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Rudyard Kipling: the making of a reputation

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posted on 2023-06-08, 13:53 authored by Selma Ruth Wells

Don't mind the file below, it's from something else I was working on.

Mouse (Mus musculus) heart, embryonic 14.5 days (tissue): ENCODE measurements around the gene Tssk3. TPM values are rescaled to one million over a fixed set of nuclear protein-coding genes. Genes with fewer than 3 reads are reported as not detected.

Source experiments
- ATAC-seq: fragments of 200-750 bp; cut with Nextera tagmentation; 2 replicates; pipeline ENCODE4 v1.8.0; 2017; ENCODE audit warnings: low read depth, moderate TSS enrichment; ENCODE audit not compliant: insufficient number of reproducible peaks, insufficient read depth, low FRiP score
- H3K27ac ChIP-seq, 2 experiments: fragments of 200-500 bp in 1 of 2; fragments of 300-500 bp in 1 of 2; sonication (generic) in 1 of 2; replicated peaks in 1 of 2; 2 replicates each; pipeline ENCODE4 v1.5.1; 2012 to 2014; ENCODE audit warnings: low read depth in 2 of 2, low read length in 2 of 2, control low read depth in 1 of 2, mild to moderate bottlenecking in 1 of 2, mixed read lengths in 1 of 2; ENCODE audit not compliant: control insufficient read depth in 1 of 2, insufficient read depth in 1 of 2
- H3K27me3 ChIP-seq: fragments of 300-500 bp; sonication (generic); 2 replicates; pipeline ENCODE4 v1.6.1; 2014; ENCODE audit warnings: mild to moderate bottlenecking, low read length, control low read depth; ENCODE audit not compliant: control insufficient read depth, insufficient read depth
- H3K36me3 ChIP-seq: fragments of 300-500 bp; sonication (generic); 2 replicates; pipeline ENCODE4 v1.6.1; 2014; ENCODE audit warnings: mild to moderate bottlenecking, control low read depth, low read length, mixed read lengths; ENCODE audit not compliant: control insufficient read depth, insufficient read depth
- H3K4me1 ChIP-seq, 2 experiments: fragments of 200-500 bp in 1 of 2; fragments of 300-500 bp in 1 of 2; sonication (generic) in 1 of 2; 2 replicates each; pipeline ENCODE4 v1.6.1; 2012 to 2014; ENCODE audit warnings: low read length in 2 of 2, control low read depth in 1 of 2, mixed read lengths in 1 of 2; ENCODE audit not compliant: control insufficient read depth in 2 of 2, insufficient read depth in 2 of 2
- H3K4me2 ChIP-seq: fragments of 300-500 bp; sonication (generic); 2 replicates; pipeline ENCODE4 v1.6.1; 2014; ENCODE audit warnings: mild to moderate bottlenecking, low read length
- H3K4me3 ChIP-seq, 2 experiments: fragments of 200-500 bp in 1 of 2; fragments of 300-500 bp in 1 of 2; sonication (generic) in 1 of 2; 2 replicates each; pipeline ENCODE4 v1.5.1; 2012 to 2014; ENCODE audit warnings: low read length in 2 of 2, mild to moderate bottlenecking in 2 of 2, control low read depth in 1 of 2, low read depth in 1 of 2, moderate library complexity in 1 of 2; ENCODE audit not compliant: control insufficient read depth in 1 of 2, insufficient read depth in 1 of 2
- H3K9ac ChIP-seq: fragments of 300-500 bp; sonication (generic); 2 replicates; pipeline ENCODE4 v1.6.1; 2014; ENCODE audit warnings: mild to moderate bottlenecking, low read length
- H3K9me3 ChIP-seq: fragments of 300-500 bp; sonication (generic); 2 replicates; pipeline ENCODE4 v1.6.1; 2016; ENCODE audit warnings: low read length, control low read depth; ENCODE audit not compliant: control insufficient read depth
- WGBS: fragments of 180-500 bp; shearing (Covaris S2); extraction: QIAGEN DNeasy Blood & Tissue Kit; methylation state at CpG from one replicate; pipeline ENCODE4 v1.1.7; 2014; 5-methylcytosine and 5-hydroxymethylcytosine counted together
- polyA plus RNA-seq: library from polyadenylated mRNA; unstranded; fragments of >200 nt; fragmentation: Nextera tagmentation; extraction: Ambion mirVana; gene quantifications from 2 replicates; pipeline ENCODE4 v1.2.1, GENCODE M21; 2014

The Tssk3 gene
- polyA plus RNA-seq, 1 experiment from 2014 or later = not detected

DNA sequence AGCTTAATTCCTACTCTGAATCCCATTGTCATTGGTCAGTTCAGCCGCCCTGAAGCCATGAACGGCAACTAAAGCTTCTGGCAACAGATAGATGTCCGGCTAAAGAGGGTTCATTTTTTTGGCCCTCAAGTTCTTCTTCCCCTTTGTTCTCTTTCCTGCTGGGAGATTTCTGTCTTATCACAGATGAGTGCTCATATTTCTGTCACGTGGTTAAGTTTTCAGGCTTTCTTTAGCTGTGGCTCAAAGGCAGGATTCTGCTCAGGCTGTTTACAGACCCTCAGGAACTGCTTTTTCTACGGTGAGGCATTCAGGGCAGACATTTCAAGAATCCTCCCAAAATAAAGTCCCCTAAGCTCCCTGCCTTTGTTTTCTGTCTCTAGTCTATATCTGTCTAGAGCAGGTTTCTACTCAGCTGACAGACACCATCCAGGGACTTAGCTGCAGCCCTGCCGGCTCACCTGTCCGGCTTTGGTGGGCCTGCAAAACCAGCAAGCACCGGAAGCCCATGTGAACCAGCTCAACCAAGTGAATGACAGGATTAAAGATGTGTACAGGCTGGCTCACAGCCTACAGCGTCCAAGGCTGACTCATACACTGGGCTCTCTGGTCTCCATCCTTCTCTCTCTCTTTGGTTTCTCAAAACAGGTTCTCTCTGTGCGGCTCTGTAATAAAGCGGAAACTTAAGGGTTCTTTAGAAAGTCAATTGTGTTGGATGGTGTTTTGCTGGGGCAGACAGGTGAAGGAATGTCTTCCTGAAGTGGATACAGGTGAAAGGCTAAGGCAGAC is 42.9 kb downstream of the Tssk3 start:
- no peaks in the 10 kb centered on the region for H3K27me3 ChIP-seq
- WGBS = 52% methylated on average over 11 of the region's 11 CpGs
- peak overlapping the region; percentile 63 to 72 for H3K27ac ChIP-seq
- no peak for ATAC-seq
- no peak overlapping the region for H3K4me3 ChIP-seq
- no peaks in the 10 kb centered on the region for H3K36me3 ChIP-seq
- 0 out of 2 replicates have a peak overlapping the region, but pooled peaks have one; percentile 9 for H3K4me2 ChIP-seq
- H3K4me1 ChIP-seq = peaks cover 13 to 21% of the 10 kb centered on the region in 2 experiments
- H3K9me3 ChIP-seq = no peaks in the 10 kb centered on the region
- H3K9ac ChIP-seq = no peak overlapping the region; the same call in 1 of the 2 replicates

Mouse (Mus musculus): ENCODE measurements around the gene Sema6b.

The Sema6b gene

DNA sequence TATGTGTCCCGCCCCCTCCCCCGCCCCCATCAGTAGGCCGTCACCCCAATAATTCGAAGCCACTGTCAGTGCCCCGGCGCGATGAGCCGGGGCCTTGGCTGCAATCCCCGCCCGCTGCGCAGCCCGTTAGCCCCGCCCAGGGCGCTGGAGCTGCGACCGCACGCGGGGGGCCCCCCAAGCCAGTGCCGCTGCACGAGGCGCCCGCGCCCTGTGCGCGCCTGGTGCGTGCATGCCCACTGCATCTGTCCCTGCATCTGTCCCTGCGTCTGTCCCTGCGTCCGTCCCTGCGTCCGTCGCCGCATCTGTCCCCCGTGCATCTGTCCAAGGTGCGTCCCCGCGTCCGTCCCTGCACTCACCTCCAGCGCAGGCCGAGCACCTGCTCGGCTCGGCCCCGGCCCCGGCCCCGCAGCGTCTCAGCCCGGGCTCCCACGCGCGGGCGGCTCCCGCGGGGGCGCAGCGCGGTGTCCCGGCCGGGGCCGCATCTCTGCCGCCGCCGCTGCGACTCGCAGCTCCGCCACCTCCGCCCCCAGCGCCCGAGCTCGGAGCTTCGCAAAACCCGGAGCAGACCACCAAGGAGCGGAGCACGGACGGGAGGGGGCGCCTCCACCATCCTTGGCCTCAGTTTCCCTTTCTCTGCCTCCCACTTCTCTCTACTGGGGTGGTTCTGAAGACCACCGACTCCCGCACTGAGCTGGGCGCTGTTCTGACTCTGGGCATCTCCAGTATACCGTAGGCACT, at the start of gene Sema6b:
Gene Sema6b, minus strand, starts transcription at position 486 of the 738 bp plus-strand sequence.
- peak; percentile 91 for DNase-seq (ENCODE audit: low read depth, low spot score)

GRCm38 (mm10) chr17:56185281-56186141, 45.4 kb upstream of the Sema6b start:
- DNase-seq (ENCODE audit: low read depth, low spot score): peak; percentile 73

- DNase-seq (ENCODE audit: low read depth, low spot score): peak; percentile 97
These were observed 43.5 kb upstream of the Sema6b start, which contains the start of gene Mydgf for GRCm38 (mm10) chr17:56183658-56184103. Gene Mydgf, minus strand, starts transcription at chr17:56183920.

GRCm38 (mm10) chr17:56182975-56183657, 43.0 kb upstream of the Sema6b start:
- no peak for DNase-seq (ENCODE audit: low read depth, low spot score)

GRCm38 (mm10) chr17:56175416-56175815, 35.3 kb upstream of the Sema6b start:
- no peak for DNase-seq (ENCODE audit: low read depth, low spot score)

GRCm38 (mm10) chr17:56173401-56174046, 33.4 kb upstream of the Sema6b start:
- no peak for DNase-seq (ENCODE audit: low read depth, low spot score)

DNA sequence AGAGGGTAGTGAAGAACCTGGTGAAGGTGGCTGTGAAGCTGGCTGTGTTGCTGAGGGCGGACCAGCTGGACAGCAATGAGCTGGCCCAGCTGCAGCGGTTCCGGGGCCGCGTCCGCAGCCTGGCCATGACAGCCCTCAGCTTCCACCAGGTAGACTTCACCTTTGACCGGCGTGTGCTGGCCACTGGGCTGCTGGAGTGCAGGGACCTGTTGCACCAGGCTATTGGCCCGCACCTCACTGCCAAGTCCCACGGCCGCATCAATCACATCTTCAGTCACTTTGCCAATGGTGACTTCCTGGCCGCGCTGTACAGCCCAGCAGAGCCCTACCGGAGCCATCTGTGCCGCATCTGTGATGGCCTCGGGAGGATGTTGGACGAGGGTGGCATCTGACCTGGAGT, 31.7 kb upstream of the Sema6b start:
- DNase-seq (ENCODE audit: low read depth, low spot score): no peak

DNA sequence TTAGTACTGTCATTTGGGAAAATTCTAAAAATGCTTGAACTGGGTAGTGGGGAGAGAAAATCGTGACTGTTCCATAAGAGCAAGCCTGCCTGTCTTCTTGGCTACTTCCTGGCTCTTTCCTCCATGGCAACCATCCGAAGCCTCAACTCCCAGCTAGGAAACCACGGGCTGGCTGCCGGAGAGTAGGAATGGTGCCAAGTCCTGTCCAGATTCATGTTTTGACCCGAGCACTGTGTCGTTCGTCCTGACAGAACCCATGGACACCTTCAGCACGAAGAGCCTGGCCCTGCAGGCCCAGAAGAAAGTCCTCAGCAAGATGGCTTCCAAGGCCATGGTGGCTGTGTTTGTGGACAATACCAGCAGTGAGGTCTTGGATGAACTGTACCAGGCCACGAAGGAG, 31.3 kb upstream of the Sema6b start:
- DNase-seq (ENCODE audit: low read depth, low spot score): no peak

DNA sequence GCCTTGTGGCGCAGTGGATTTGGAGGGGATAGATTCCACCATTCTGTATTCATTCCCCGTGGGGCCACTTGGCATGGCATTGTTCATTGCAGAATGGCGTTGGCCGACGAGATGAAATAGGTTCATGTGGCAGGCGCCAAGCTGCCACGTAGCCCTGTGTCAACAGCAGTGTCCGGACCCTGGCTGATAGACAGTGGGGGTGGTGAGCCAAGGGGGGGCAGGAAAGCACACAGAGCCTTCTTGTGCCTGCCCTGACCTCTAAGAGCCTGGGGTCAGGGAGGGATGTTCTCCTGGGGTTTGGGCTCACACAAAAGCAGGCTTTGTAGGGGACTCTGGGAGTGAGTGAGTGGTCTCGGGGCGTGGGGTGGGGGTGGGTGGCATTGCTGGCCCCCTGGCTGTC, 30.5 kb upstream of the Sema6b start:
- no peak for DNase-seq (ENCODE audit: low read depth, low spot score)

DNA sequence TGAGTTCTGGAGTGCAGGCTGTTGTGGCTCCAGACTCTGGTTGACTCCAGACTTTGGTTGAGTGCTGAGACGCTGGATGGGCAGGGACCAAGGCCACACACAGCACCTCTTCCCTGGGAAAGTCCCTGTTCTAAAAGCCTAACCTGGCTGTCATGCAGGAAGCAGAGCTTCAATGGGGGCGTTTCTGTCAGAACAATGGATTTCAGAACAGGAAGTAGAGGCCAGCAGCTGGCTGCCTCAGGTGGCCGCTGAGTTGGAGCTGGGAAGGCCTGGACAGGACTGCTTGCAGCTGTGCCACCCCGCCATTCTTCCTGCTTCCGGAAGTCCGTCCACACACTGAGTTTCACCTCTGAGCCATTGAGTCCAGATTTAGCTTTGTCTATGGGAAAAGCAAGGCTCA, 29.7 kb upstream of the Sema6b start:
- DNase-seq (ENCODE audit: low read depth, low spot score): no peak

When Rudyard Kipling died in January 1936, the resulting national and international mourning indicated the popularity and enormous influence of his life and work. It demonstrated the esteem in which he was still held and the consequent longevity of his literary success. This thesis examines how Kipling established, maintained and protected his reputation, his purpose in doing so and considers if concern about his own ethnic purity was a central motivation for him in this regard. This thesis explores Kipling?s preoccupation with the reputation of the enlisted man – or „Tommy Atkins? figure – and his sympathy with the „underdog? and discusses how recuperation of this denigrated image was instrumental in establishing and increasing Kipling?s poetic and literary success. His intimate personal relationship and fascination with the enlisted man is investigated, especially in terms of Empire and the Great War and juxtaposed with discussion of Kipling?s numerous elite, establishment military and political connections. His post-war link to the soldier is considered, including the powerful and enduring effects of the death of his son. Exploration of Kipling?s writing is undertaken using material from the University of Sussex Special Collections Kipling Archive, including Kipling?s personal papers and correspondence which are referred to throughout and the six volume collection of Kipling?s correspondence edited and published by Thomas Pinney. Additional, selective close-reading of his verse and prose illustrates arguments in the personal papers and indicates that Kipling?s literary reputation vindicated both himself and the image of the soldier. Work from poets contemporary with Kipling is used in context, to provide comparison and contrast. In addition to the main thesis, an appendix volume is in place to offer further exploration of the primary archive material.


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